Take, for instance, the tiny little callback scenes. You know which ones I’m talking about. First, the dude up in the recon tower pointing the speed gun at the outbound ship. Why? Why is this necessary at all except to say ‘Hey, don’t worry guys, we still know the old movies existed.’ It provided nothing to the story. It provided nothing to the cinematography of it. It provided nothing at all. All it did was add a cheap callback that served no purpose.
Same with Ponda Baba and Cornelius Evazan. When Jyn and Cassian are walking down the Jedah City streets and they bump into them there, it provides absolutely nothing. I really couldn’t stand it. Plus! Jedah is destroyed. Completely, utterly annihilated. So how are Ponda and Evazan supposed to get to Tatooine? Did they leave somewhere in the hour and a half between when they met Jyn and when the city was blown up by the Death Star? It makes no sense. They just did it to get a rise out of the audience.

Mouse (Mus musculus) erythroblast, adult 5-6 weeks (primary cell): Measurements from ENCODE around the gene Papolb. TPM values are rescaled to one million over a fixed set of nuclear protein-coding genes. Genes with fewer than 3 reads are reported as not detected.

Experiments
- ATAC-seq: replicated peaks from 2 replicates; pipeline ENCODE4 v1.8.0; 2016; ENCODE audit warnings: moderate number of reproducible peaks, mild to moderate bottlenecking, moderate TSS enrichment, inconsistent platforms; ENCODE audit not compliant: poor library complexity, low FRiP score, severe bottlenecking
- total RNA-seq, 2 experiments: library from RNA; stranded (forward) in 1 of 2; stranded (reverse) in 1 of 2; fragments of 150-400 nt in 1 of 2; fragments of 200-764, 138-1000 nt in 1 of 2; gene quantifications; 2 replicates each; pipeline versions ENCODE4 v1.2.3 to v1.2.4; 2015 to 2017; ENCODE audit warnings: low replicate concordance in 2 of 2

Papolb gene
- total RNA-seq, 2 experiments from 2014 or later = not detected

And another thing. Evazan’s dialogue. “He doesn’t like you.” What? Is this supposed to be this dude’s catch phrase? Is that all he can say? It disappoints me that they’d talk down to the audience like that. We know who he is. You don’t have to give him the exact same dialogue from A New Hope.
And they did that quite a bit, talked down to the audience. There were a lot of points in the movie where they either spoon-fed you information or threw stuff in to make you remember that you were watching a Star Wars movie, but stopped before they finished the reference.
Here are just a couple examples. There was a line where Jyn said something to Saw along the lines of ‘That would be the size of a moon’ when referring to the Death Star. Why? We know what he was supposed to say: “That’s no moon.” But he didn’t. He didn’t say it. It was like when you really have to sneeze, and you’re so close, you can feel it right on the tip of your nose. But then all of a sudden, it just disappears. It’s the worst feeling ever because you know it’s incomplete. There was supposed to be something awesome there but it went away before it could be finished.